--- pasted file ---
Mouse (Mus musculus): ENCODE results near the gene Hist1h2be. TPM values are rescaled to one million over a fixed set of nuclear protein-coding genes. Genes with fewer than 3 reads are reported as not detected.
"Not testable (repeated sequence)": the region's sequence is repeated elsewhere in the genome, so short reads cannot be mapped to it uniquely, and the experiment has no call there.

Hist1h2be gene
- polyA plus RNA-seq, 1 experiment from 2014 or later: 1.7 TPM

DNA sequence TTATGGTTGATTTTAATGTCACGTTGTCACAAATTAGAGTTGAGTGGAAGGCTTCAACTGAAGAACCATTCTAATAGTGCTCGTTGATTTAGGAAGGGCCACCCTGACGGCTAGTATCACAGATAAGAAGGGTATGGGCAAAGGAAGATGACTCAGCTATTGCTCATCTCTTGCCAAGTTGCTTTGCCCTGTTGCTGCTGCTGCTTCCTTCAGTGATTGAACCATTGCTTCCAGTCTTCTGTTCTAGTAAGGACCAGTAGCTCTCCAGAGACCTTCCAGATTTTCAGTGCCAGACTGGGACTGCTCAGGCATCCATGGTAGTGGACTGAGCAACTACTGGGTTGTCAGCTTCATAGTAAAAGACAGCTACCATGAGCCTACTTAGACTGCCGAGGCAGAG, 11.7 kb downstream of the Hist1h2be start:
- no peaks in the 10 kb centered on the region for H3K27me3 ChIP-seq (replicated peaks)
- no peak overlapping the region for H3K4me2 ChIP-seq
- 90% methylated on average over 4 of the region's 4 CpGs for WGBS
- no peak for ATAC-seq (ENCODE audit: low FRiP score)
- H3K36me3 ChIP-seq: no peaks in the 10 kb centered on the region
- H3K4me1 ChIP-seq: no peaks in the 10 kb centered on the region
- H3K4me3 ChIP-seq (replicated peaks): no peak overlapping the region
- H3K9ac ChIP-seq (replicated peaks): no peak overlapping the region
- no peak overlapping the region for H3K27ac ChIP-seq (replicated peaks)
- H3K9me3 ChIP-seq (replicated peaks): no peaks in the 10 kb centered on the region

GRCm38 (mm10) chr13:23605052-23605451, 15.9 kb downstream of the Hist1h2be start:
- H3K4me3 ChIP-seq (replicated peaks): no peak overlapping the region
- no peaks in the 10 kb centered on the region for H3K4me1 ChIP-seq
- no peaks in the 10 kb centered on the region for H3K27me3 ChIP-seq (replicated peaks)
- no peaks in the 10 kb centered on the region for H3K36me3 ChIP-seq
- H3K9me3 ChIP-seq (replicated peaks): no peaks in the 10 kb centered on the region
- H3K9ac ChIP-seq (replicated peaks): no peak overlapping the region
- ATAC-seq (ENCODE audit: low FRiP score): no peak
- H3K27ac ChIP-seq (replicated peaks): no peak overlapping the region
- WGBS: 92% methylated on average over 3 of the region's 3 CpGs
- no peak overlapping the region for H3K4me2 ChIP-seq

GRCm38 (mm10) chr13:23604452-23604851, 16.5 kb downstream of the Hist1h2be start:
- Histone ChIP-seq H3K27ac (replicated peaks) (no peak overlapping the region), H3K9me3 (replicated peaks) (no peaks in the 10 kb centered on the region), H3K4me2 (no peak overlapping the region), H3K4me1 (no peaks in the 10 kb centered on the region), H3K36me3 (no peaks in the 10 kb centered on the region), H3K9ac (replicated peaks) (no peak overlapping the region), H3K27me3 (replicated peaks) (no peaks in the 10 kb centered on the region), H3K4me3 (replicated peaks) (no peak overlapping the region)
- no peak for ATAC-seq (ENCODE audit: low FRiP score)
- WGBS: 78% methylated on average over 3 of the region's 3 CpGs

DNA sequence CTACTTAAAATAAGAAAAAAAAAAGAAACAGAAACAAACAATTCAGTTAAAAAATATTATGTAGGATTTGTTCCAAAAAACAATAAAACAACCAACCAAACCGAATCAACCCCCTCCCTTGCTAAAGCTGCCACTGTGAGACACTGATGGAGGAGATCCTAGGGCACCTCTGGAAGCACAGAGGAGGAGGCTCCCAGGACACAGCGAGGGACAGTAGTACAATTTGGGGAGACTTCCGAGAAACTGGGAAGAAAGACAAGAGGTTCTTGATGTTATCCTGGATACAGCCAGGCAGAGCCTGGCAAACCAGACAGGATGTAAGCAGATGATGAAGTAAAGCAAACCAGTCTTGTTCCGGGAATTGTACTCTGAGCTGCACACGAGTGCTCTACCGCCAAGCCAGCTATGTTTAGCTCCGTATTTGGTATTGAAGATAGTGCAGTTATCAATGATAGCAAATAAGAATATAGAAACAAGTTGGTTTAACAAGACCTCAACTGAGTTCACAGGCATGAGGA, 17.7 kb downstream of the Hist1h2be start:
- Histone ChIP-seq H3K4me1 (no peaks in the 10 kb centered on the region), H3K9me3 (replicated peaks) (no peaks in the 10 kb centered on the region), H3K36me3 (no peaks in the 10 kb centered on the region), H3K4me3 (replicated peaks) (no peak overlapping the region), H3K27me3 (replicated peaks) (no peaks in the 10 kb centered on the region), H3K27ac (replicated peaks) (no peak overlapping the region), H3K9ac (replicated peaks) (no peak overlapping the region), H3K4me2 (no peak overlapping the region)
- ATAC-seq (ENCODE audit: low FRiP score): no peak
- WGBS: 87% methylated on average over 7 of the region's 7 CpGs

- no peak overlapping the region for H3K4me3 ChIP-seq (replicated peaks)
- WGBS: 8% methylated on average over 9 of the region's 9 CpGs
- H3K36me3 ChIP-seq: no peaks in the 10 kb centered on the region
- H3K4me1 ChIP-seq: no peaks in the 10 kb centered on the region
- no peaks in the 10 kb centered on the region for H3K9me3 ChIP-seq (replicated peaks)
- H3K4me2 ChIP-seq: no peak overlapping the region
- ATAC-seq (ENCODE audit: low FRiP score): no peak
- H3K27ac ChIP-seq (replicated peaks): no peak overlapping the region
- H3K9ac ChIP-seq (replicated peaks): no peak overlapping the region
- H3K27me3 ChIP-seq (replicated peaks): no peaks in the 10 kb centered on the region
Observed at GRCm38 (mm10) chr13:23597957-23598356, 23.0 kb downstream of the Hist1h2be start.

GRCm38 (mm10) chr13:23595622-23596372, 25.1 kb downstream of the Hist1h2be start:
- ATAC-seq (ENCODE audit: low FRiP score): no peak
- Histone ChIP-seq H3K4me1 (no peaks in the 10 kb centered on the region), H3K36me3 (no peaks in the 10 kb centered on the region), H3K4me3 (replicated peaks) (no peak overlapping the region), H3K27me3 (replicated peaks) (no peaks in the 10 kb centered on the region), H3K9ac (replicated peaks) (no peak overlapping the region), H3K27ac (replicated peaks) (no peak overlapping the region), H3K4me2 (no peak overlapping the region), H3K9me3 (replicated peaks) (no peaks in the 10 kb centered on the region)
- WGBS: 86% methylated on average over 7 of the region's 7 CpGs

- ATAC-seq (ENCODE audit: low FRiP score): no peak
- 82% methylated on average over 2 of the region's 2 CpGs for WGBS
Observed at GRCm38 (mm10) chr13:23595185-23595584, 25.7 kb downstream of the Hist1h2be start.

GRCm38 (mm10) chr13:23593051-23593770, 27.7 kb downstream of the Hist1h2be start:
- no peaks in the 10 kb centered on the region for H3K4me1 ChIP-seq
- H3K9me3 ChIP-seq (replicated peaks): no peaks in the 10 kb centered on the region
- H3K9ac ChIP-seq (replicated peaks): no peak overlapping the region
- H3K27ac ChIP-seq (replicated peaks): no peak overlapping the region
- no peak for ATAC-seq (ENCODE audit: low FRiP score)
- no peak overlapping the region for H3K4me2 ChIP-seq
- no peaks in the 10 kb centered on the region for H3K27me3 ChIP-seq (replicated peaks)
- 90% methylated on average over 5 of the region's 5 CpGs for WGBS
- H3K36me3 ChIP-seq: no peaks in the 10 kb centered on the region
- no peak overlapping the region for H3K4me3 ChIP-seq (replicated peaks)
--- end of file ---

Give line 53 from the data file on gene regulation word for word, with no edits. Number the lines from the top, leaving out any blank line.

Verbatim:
GRCm38 (mm10) chr13:23593051-23593770, 27.7 kb downstream of the Hist1h2be start: